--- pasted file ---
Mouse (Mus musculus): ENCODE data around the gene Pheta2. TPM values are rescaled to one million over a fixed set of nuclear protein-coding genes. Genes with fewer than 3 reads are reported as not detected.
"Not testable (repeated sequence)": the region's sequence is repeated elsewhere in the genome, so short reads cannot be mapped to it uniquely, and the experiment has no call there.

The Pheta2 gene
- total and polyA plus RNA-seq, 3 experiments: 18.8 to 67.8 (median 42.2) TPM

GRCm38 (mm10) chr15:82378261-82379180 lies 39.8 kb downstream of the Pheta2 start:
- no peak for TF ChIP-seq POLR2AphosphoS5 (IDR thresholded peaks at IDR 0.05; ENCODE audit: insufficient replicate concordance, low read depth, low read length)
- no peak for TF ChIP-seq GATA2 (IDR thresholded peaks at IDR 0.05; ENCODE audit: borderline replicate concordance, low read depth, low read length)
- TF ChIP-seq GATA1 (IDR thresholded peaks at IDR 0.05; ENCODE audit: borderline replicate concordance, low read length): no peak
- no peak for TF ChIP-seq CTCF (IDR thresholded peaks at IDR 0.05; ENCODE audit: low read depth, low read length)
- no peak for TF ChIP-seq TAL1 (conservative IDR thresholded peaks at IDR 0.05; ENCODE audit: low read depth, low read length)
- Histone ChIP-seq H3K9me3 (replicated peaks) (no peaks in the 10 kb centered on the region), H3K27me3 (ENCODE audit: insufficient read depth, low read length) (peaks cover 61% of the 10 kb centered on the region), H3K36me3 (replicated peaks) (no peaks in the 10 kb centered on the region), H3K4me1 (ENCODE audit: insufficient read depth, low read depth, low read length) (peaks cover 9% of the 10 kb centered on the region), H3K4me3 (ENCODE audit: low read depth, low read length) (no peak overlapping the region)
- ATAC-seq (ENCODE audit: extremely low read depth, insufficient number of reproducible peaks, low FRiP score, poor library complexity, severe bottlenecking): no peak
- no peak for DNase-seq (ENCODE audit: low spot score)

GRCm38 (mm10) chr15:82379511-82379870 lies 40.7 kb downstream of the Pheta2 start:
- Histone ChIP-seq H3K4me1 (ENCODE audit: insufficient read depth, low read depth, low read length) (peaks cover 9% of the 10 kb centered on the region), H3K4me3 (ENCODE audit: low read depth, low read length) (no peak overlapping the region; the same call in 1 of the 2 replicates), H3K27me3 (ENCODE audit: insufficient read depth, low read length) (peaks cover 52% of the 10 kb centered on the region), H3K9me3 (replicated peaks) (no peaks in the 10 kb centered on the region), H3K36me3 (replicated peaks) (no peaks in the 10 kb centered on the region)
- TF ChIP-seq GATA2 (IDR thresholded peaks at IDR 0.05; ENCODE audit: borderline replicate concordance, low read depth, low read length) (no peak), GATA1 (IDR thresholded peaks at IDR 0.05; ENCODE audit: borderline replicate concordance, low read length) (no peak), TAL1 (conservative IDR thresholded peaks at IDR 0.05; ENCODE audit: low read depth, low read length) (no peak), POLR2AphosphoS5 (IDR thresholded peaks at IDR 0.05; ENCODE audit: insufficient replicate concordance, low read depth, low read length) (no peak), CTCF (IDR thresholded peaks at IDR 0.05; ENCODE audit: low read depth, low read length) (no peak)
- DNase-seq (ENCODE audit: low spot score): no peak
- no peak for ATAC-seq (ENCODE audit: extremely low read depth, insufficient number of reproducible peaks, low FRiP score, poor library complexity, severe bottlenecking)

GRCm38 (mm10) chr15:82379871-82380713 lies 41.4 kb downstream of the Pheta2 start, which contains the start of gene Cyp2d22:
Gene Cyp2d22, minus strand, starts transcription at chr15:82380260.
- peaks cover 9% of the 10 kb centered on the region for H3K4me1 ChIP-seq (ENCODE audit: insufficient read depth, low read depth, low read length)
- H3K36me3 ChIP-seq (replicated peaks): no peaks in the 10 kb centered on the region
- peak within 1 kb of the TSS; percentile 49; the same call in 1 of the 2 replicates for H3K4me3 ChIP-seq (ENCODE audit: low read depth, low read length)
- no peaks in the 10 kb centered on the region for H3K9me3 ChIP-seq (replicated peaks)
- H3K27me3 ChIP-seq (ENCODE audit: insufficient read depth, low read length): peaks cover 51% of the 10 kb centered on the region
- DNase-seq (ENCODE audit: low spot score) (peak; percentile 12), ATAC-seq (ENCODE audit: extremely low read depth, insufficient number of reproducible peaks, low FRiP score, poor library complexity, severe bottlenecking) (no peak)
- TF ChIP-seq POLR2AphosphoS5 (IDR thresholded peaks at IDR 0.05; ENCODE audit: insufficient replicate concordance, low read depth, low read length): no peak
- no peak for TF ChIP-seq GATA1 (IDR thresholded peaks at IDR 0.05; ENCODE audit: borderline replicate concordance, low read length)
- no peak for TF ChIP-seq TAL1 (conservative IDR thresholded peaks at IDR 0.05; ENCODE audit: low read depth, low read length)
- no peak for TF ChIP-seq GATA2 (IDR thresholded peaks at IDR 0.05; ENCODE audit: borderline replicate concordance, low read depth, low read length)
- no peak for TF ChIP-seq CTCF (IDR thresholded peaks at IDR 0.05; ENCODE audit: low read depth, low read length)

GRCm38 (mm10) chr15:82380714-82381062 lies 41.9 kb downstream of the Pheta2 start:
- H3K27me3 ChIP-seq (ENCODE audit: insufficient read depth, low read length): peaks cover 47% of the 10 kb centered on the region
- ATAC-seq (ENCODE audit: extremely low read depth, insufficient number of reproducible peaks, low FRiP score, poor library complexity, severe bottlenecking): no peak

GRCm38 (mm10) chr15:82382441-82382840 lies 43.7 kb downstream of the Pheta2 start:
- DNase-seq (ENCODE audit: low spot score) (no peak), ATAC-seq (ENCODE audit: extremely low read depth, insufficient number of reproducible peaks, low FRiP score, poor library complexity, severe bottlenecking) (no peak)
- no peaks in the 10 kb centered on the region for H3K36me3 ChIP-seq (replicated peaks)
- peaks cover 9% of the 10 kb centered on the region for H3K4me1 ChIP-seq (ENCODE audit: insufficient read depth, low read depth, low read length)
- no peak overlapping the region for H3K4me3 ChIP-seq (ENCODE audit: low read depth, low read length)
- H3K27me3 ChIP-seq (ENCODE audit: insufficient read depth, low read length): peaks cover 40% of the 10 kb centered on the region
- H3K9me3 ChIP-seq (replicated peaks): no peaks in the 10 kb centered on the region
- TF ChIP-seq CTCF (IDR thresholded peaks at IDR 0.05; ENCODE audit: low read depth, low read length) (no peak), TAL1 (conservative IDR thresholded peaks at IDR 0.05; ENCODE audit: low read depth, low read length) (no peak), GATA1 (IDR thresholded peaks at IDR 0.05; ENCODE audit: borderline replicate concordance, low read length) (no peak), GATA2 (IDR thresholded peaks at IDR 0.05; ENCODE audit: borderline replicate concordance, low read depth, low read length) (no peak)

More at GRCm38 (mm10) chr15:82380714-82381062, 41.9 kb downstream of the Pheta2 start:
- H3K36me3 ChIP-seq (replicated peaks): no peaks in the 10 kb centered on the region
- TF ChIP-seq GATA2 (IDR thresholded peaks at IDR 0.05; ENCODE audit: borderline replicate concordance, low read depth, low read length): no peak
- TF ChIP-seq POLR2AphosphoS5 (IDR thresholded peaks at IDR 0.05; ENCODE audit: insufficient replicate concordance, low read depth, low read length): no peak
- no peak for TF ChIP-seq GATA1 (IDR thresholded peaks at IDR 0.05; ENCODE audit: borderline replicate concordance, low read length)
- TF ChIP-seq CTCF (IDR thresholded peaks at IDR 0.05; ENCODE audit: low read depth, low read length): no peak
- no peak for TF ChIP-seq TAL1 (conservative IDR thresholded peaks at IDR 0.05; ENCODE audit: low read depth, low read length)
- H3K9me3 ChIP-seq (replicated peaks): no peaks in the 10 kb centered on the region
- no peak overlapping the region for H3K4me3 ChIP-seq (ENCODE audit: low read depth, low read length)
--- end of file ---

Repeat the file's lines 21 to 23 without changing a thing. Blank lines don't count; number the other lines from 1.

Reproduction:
- peaks cover 9% of the 10 kb centered on the region for H3K4me1 ChIP-seq (ENCODE audit: insufficient read depth, low read depth, low read length)
- H3K36me3 ChIP-seq (replicated peaks): no peaks in the 10 kb centered on the region
- peak within 1 kb of the TSS; percentile 49; the same call in 1 of the 2 replicates for H3K4me3 ChIP-seq (ENCODE audit: low read depth, low read length)